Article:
bit on that side of the storm. This shear may abate some in about
24 hours, although Maria will also [More]
- 6:32 am Thursday, September 21st, 2017 by Kirk Mellish
Maria back to Major Hurricane status Cat 3.
Severe flooding continues in Puerto Rico, especially mountainous terrain. Hurricane conditions continue for the Northeastern Dominican Republic.
Although the large, 40 n mi diameter, eye of the hurricane is still
a little ragged-looking, it is gradually becoming better defined,
and a ring of cold cloud tops is intensifying around the eye. The
current intensity estimate is 115 mph based on earlier Air Force
Hurricane Hunter data and recent Dvorak classifications from TAFB
and SAB. Maria is likely to move over warm waters with moderate
southwesterly vertical shear for the next couple of days. Maria’s
well-developed upper-level outflow suggests that shear is [More]
- 5:14 pm Wednesday, September 20th, 2017 by Kirk Mellish
While other sources have been writing off any East Coast mainland USA impact from Maria I’ve been advising not to write it off all week even-though the odds looked low for a direct strike. They still do, but yet another reminder of the normal and expected average error at 5-10 days is huge. Were it to impact the East Coast it would be expected to be a fairly weak storm.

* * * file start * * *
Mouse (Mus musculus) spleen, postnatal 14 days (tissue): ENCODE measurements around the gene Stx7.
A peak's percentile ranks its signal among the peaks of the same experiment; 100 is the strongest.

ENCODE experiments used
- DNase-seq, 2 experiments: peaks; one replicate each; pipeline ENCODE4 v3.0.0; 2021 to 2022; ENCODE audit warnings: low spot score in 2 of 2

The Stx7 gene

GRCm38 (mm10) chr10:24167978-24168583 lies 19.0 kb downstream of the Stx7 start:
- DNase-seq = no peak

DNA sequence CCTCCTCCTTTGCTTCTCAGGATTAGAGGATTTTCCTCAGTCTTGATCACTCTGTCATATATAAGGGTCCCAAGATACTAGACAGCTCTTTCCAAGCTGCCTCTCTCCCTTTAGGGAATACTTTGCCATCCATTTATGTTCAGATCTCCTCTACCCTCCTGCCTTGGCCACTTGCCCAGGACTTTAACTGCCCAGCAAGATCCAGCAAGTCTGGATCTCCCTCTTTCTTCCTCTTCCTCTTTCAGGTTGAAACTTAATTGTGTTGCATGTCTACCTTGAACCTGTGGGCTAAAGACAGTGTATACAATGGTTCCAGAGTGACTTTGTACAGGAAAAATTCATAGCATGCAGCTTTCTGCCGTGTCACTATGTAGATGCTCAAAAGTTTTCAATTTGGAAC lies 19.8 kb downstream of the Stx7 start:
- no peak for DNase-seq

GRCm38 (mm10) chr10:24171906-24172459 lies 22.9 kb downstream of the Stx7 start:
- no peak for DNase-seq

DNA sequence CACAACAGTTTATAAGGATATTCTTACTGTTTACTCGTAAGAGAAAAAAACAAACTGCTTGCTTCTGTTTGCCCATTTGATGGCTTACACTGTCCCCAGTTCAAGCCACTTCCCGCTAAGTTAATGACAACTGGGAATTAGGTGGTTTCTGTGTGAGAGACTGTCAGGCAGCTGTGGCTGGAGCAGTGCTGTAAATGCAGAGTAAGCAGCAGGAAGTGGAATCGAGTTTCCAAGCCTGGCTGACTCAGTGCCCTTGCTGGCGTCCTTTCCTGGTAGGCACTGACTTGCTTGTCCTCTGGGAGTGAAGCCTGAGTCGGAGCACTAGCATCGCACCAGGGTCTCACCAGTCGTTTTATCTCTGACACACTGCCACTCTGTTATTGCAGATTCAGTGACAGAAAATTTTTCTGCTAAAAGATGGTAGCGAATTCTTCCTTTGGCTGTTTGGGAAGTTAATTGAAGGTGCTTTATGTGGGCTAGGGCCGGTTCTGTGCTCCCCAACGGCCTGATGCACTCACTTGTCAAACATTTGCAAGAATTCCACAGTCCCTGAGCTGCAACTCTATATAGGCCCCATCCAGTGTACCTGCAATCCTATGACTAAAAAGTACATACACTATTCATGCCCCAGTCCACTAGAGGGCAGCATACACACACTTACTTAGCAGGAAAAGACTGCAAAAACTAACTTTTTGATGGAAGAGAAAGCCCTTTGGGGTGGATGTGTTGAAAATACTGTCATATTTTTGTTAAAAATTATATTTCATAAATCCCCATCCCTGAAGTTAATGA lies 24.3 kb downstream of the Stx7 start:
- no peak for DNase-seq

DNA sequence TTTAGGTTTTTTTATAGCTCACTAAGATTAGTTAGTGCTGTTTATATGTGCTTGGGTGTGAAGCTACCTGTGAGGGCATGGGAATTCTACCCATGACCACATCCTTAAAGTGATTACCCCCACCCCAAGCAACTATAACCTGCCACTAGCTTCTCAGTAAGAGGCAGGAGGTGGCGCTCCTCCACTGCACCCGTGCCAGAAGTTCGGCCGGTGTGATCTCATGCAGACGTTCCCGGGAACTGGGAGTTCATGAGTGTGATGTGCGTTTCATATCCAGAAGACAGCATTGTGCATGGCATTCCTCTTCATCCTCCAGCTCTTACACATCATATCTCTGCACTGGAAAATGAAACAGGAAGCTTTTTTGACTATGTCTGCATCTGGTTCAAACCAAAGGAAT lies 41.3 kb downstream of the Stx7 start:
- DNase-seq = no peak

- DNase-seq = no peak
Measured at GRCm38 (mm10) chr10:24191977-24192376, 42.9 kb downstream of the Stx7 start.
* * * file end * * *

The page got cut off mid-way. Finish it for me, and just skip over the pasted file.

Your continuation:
BUT keep in mind I prefer an ensemble and supercluster approach instead of individual deterministic operational model output.
And this upper level trough coming in from West means business. So – IF [More]
- 5:51 am Wednesday, September 20th, 2017 by Kirk Mellish
The last radar image from the San Juan WSR-88D was received at 0950
UTC when Maria’s eye was located only about 5 n mi off the
southeastern coast of Puerto Rico. Subsequent 1-minute imagery from
the GOES-16 satellite, as well as surface observations, indicate
that the eye made landfall a little south of Yabucoa Harbor, Puerto
Rico, around 1015 UTC. Now that the center is moving over the
mountainous terrain of the island, the eye has become cloud filled,
and the infrared satellite presentation has degraded. Without radar
velocity data, the initial intensity is incredibly uncertain, but my
best guess is 120 kt based on a typical inland decay [More]
- 12:57 pm Tuesday, September 19th, 2017 by Kirk Mellish
A strike on the U.S. mainland can not yet be written off, but presently looks unlikely.
But the strength, movement and timing of many moving pieces give two main options:
An in-between threat to Carolina’s is of course also possible.
Either way, Maria is expected to weaken as it gets farther north closer to the U.S.
But do not forget the normal and expected average track error at day 5 and beyond is measured in hundreds of miles.
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- 11:47 am Sunday, September 17th, 2017 by Kirk Mellish
Its getting a bit hot and humid again, but many are thinking ahead to what follows the active hurricane season.
The expectation had been we would have a neutral to weakly cool ENSO signature for the coming autumn and winter. But odds of that are declining with all indicators now pointing to a La Nina or -ENSO Pacific Ocean sea-surface temperature anomaly.
The first thing to remind you about though, is inevitably any LA NINA will not be the only factor that influences fall and winter weather patterns.
This is NOT a forecast for the coming winter, because an August or September winter [More]